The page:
A new material developed at EPFL could change how we make cement forever — and cut 500 million tons of emissions by 2030.
Under the stewardship of Karen Scrivener, head of EPFL’s Laboratory of Construction Materials at the School of Engineering, a team of researchers has been wrestling with the environmental implications of concrete, a material produced at an astonishing four tonnes annually for every human on Earth. The challenge? Cement, concrete’s binding component, accounts for a significant 8% of worldwide emissions. And clinker, the key component in cement, is extremely carbon intensive, making up 90% of overall cement emissions in the fabrication of concrete. The solution? LC3, short for Limestone Calcined Clay Cement. Not just an alternative, LC3 offers the potential for enhanced durability, cost-efficiency, and a significant reduction in emissions. Finding a solution to reduce the climate impacts of concrete while providing for the needs of growing economies is vital.
LC3: the innovation changing the cement industry
LC3 addresses both sources of carbon emissions from making clinker. First, it replaces half of the clinker with calcined clay and ground limestone, neither of which release carbon when heated the way limestone does. Second, the clay is heated to a much lower temperature, which reduces the amount of fuel required and resulting emissions. With lower temperatures it is also more feasible to switch to cleaner energy sources such as electricity than it is for making clinker. LC3 can reduce CO2 emissions around 40% compared with conventional cement by replacing half of the clinker.
LC3 is functional, too. It is less pervious to water and salt, so it makes concrete roads and bridges more durable and longer lasting, reducing the cost and disruption of replacement. Since it requires less energy to make and uses widely available clay it can be produced at a lower cost, up to 25% lower.
Cutting 500 million tons of CO2 by 2030
LC3 is already growing rapidly and is currently being produced in a number of plants around the world. For each ton of calcined clay produced, we are saving 600 kilograms of CO2. By the end of 2023 LC3 will have already saved around 15 million tons of CO2. By 2025 it is expected that LC3 will have saved 45 million tons. If the cement industry widely adopts the use of LC3, it can help prevent up to 500 million tons of CO2 emissions by 2030.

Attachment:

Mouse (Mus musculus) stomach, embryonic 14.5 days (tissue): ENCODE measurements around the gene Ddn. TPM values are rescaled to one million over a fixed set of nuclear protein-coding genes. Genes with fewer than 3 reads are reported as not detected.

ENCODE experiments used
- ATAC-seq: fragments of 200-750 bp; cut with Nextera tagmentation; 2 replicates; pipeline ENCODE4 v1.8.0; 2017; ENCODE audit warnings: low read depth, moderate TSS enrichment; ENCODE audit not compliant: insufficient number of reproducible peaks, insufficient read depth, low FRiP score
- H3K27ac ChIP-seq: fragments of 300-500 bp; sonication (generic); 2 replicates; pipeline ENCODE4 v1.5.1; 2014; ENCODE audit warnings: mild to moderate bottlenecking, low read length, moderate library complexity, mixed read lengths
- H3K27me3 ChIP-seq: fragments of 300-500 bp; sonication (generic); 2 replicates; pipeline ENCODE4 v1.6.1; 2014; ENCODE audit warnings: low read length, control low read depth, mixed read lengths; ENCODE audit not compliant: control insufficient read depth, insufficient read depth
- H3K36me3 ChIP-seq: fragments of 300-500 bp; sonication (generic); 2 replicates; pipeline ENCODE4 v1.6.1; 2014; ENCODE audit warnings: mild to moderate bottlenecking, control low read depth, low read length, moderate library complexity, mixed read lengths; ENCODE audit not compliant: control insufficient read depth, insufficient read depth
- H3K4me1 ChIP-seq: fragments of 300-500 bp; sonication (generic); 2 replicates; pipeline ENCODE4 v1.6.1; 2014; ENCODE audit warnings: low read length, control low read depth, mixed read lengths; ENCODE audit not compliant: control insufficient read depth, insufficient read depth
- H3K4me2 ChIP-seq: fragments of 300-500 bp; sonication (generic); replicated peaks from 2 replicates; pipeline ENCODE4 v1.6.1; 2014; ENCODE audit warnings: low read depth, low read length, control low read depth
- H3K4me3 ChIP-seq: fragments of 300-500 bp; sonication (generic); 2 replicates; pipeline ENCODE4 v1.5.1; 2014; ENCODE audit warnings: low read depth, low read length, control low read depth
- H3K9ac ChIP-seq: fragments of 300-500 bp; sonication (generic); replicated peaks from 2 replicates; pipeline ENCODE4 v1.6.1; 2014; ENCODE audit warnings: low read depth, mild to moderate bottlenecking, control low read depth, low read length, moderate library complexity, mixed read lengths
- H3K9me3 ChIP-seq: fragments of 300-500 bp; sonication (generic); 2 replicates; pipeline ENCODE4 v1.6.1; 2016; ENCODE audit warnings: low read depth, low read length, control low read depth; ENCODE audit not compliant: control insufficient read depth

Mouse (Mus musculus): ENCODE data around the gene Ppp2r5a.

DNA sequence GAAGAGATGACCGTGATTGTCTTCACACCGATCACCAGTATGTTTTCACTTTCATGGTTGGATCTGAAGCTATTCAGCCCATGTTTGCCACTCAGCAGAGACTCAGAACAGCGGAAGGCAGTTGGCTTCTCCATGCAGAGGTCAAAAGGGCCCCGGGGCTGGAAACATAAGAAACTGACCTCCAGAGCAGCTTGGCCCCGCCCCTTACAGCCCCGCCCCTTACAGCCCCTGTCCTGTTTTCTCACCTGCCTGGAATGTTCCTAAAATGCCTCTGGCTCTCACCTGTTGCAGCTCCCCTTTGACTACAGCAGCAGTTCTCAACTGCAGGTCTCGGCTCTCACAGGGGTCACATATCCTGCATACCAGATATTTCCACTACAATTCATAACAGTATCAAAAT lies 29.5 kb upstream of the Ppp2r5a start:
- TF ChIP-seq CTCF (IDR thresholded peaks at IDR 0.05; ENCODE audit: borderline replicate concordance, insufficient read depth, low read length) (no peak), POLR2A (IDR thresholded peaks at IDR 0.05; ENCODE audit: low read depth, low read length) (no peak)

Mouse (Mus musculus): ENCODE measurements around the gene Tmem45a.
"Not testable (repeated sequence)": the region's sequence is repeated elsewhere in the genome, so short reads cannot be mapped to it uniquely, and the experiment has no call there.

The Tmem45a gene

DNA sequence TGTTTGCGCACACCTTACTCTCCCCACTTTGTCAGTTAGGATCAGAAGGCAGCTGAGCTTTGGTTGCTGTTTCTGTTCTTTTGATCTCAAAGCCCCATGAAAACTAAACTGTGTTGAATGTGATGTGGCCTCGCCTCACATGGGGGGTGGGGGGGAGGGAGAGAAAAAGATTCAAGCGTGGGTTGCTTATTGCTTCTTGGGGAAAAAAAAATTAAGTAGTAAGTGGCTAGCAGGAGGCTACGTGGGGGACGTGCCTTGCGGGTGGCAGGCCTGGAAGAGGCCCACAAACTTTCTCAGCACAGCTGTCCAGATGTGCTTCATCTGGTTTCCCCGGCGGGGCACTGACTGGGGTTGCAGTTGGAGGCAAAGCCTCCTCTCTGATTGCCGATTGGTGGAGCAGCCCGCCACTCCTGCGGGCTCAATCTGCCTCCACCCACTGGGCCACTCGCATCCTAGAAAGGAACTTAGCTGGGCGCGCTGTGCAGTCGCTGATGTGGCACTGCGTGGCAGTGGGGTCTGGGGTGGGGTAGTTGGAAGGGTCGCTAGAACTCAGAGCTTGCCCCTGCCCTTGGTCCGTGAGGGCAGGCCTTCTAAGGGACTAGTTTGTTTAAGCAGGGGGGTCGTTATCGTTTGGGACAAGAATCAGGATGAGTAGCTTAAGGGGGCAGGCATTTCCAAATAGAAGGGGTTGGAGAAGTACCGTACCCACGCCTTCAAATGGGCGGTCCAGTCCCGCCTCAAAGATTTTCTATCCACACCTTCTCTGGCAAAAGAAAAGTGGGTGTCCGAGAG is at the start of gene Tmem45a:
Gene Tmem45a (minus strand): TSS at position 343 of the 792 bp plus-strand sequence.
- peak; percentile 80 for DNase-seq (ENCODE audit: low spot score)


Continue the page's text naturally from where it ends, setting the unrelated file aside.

Many of the leading cement producers are in the process of adopting calcined clay cement. Holcim, for example, announced in January 2023 the launch of operations at a plant in France that will deliver up to 500,000 tons of low-carbon cement per year. Argos Cementos in Columbia produce 2.3 million tons of LC3 cement a year, which is already being used locally in the construction of roads, tunnels and buildings.
The future of cement in the Global South
In the coming years and decades, the majority of new construction worldwide will occur in the Global South — particularly in Africa, where the population is expected to increase by 1 billion by 2050. That means a lot of cement.
Africa has the world’s fastest-growing population, yet suitable limestone to manufacture clinker is scarcely available on the continent. Today, the costly import of clinker has a direct impact on costs. It causes affordability issues for housing and infrastructure. Fortunately, clays are the weathering products of common rock types. As a result, they are widely available in most geological settings. Clays containing kaolinite, the most suitable clay types for LC3, are abundantly available across Africa.
By adopting LC3 technology and replacing a substantial part of clinker with local resources, African countries and those across the Global South can create world-class local industries and reap the economic and employment benefits. This will reduce the need to import clinker with foreign currency and allow the construction of housing and infrastructure at lower costs, all while limiting CO2 emissions.
A reimagined concrete value chain
Reducing the amount of clinker in cement reduces emissions in the production of cement, but there are many additional strategies if we look across the entire value chain of concrete. By improving the energy efficiency of plants and using alternative fuels such as waste fuels, we can further reduce CO2 from the production of clinker. By more carefully selecting the aggregate size gradations there is less void space for the cement paste to fill, saving on cement cost and emissions.
We can also improve the design and efficiency of concrete used in structures and buildings. The Global Cement and Concrete Association estimates that this could save 22% of concrete while also cutting costs. Finally, adapting certain design elements and increasing efficiency as well as recycling materials will further reduce the impact of concrete on the climate. If all of these strategies are combined, we can achieve up to 80% reduction in the emissions from cement and concrete using today’s technologies.
To reach this goal, stakeholders across the industry must work together, from the cement and concrete producers, contractors and trade partner, design team and owners. Changing existing practices and gaining momentum for an industry-wide shift requires diligence and perseverance. There needs to be strong willingness from both the private and public sectors to work together to facilitate a transition to net zero emissions in construction while providing solutions for sustainable growth. Now more than ever we need public-private cooperation to see real solutions scale.